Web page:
• These automated or manual clicks generate a commission each time based on the pay-per-click affiliate model.
  • Large volumes of fake clicks quickly add up to big fraudulent profits.

According to recent data, businesses lose $1.3 million per day to click fraud.

Tell-tale signs of potential click fraud include:

  • Spikes in click volume without corresponding sales increases
  • Clicks originating from mismatched geographies or suspicious IP ranges
  • Repeated clicks from the same IP addresses in short time spans

Click fraud operations go to great lengths to cover their tracks using IP spoofing, bot nets spanning thousands of IPs, and residential proxies to disguise their activity.

Click Fraud Red FlagsIndications
Click spikes without conversion upticksSuggests bot traffic simply clicking without engaging further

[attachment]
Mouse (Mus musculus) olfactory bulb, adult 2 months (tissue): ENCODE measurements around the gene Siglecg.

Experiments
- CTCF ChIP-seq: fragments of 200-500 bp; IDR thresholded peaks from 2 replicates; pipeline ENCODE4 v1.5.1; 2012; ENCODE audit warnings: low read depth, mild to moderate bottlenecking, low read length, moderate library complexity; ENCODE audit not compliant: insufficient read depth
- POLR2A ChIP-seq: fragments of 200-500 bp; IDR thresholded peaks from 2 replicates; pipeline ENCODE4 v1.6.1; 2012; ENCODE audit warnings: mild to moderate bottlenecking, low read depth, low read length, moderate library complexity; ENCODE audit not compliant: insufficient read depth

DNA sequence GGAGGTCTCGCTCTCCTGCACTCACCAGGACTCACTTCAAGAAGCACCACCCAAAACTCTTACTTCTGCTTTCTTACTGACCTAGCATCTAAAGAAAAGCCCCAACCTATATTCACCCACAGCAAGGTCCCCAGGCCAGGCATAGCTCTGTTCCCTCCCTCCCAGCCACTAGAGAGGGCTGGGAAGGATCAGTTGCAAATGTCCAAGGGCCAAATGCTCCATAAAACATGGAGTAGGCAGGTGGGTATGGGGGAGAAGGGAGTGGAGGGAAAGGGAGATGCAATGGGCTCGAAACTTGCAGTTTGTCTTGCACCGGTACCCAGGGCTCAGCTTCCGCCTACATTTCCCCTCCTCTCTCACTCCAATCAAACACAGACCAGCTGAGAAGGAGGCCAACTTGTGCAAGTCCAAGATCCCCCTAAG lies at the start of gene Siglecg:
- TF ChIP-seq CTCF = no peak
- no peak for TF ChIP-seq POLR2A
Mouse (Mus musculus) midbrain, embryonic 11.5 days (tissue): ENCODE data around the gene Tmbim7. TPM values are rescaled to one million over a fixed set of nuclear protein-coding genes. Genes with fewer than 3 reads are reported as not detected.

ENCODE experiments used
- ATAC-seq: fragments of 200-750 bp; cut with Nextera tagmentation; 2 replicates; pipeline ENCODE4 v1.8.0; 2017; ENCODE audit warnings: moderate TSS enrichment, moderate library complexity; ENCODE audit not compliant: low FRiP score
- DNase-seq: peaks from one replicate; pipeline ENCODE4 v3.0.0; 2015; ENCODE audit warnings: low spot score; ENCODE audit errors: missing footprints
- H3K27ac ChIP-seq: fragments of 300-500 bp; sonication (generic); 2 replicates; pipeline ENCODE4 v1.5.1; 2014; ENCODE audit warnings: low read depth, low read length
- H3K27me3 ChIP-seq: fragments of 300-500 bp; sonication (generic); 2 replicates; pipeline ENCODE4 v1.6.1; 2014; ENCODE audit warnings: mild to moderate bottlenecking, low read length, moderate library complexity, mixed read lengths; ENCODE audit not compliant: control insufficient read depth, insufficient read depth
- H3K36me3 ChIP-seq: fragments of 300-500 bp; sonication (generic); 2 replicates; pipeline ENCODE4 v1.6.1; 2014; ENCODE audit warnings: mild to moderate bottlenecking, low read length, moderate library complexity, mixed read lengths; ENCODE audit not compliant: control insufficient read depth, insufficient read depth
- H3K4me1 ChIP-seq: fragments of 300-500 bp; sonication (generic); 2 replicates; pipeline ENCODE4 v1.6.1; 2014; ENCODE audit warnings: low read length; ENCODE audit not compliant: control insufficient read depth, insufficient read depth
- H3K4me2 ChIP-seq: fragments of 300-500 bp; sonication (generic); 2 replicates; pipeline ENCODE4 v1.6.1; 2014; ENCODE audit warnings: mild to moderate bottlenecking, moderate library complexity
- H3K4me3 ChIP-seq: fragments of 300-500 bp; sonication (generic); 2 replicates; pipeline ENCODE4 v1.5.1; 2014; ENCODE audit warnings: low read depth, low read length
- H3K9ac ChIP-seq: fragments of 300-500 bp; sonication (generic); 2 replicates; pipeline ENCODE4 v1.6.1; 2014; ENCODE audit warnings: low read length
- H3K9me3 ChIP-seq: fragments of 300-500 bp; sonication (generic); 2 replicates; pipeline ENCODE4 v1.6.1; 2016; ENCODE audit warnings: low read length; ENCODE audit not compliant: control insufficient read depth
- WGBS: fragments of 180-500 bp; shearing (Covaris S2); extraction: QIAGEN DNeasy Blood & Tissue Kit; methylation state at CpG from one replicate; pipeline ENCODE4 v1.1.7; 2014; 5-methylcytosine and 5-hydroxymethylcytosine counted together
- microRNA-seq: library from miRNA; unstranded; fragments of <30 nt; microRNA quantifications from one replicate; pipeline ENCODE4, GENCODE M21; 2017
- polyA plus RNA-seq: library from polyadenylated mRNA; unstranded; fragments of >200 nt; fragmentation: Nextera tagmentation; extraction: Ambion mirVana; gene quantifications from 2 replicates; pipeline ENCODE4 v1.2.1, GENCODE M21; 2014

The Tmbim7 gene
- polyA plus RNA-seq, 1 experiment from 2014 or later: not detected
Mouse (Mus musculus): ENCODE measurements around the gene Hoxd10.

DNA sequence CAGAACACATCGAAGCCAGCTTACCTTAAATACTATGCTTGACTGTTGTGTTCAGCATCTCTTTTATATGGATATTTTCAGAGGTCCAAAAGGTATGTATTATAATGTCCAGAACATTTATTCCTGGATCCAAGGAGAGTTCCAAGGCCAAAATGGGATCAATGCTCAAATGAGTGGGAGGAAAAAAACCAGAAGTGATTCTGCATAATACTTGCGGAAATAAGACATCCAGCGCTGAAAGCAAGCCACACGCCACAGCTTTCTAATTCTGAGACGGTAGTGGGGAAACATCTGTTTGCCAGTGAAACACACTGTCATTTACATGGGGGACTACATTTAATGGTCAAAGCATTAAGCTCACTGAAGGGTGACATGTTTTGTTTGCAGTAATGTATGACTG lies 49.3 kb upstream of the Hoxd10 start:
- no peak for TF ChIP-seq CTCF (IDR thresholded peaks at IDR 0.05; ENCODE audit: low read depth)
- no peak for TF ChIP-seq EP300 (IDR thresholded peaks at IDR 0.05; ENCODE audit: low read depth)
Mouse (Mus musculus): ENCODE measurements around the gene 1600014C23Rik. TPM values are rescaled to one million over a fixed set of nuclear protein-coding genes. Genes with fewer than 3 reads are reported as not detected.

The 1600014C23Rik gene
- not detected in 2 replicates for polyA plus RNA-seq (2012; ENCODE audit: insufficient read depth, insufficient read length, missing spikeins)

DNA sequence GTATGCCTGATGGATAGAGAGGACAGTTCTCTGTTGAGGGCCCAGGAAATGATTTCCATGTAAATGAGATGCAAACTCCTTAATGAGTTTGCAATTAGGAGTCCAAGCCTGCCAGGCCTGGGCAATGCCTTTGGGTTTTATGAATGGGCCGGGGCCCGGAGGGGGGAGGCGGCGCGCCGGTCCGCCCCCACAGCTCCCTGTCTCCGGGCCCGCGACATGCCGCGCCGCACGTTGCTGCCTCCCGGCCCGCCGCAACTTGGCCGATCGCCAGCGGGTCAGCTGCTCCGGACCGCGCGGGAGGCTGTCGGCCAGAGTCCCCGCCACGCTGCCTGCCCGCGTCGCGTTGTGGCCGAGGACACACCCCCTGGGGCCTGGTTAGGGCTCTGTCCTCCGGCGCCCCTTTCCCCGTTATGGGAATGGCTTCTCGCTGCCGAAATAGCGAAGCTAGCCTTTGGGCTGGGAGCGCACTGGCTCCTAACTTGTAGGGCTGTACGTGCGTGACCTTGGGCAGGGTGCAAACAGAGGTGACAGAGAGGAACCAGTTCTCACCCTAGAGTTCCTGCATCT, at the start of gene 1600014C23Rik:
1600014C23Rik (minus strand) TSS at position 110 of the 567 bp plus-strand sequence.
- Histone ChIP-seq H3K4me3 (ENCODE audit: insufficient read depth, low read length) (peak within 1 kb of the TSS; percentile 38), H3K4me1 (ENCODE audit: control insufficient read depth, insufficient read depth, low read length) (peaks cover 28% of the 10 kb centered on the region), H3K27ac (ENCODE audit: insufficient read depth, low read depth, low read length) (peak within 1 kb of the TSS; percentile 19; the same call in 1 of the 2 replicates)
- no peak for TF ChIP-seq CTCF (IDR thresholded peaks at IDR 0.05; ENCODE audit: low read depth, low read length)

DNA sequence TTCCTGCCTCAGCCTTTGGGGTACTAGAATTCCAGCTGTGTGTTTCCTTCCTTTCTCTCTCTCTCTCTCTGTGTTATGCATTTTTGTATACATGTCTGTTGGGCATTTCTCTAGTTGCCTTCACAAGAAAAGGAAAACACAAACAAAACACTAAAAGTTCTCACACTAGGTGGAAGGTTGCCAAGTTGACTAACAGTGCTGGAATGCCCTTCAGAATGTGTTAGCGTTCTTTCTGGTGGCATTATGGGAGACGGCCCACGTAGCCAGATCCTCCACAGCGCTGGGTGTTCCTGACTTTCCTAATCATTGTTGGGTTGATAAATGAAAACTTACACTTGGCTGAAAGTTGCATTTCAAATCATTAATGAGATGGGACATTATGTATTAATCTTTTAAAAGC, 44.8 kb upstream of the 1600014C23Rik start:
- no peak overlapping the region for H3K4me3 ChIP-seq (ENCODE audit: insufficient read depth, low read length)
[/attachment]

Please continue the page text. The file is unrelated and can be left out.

Mismatched geographyClicks from unexpected or illogical locations
Repeated clicks by IPMore than 2-3 clicks per IP in a short time strongly indicates bots/fraud

To combat click fraud, diligently analyze traffic patterns and deploy purpose-built detection solutions. We‘ll cover more click fraud prevention tips later in this guide.

2. Cookie Stuffing

Cookie stuffing allows scammers to claim credit for driving users that they had nothing to do with referring in reality.

Here are the dubious mechanics of this cookie infiltration technique:

  1. A user browses Website A.
  2. Website A covertly stuffs a cookie linked to Website B‘s affiliate ID onto the user‘s device without consent.
  3. Later, the user visits Website B for completely unrelated reasons.
  4. Website B sees the cookie, assumes the user arrived via Website A, and pays out an affiliate commission to Website A.

This cookie drop allows the affiliate behind Website A to collect a commission for traffic they never sent.